Measurement of variables: A self-administered questionnaire was chosen for data collection method based on its efficiency in terms of money and time37. All measures use seven-point scales re-adapted from various researchers. Seven item scales are used for Social influence in SNS, broken down into two dimensions, which are Social Identity and Group Norm. The design of this research questionnaire uses multi-item approach where each construct is measured with multiple items for the goal of improving reliability and validity. Seven-point Likert scales are employed (Bryman and Bell, 2011) with 1 = strongly disagree, 2 = disagree, 3 = somewhat disagree, 4 = neutral, 5 = somewhat agree, 6 = agree and 7 = strongly agree. Additionally, both positive and negative questions were included in this questionnaire to ensure participants read and answer listed questions38. The ensuing subsections detail how the variables were measured empirically.

Personality traits: This study adapted "Personality Traits" from Big Five Inventory by Chen39 with eight items from Openness to New Experience, eight items from Conscientiousness, nine items from Extra version, eight items from Neuroticism and eight items from Agreeableness. After the pretest, items were slightly adjusted to the recommendations of an expert panel.

Social influence: Seven item scales are used for "Social Influence in SNS" broken down into two dimensions, which are "Social Identity" and "Group Norm". Items were adapted from these following researchers respectively: social identity dimension has adapted six items from Cheek and Briggs40 and eight items from Grace et al.41. These sentences were adjusted to suit the understanding of pretest survey from their feedback. Social identity dimension was measured using the following items: (1) My popularity with other people; (2) The ways in which other people react to what I say and do; (3) My physical appearance: my height, my weight and the shape of my body; (4) My reputation, what others think of me; (5) My social behavior, such as the way I act when meeting people; and (6) If I want to be like someone, I often try to buy the same brands that they buy.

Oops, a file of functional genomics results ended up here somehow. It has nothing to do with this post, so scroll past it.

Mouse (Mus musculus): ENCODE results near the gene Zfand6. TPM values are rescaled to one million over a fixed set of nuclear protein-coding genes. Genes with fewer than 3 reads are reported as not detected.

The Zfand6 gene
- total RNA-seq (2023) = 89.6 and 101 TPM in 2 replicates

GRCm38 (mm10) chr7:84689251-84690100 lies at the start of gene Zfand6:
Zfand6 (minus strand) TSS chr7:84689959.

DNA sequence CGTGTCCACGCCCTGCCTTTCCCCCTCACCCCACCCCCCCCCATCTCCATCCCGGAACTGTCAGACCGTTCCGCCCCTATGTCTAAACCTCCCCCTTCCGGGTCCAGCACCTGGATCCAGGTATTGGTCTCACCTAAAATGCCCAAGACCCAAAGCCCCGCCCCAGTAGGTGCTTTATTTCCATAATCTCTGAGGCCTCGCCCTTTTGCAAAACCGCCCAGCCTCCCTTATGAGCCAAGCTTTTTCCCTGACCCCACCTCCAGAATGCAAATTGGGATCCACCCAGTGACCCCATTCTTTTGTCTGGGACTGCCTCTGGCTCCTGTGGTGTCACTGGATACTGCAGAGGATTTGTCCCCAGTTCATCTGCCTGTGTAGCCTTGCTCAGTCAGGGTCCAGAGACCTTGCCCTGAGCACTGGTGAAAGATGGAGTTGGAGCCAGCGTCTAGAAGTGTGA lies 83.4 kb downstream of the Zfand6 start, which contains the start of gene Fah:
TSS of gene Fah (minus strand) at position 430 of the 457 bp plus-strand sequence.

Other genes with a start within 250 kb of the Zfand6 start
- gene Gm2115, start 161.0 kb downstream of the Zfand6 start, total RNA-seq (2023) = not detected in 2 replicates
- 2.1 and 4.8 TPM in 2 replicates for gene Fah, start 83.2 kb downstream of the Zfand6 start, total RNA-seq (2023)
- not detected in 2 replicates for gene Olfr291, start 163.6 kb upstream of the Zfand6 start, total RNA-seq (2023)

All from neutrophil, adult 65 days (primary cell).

Group Norm is the second dimension of social influence. It was measured by the following seven items that were adjusted after pre-test results: (1)Achieve a sense of belonging by purchasing the same products and brands that others purchase; (2) I like to know what brands and products make good impressions on others; (3) I often consult other people to help choose the best alternative available from a product class; (4) I often identify with other people by purchasing the same products and brands that they purchase; (5) If I have little experience with a product or brand, I often ask my friends about the product; (6) If other people can see me using a product, I often purchase the brand they expect me to buy; and (7) When buying products, I generally purchase those brands that I think others will approve of.